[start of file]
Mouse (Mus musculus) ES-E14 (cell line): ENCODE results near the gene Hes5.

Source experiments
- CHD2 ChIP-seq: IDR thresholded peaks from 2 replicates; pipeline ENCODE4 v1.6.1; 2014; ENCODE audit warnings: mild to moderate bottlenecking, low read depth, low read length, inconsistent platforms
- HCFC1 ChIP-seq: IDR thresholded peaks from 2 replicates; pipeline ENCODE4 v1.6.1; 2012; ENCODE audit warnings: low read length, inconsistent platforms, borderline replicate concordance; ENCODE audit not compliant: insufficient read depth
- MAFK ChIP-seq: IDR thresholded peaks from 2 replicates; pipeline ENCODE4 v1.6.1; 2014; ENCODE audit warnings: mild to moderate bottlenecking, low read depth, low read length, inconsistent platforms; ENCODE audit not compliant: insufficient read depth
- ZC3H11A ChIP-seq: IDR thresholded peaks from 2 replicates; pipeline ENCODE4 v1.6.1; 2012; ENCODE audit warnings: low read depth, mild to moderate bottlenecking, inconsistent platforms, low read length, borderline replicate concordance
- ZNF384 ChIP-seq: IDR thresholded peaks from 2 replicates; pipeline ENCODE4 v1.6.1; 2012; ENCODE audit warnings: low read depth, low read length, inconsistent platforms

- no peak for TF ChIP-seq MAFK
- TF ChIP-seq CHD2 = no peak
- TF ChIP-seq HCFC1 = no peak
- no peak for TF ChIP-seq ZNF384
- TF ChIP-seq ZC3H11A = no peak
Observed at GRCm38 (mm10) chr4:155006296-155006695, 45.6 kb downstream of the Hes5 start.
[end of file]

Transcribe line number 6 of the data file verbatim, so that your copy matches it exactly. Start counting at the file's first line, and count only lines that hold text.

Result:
- ZC3H11A ChIP-seq: IDR thresholded peaks from 2 replicates; pipeline ENCODE4 v1.6.1; 2012; ENCODE audit warnings: low read depth, mild to moderate bottlenecking, inconsistent platforms, low read length, borderline replicate concordance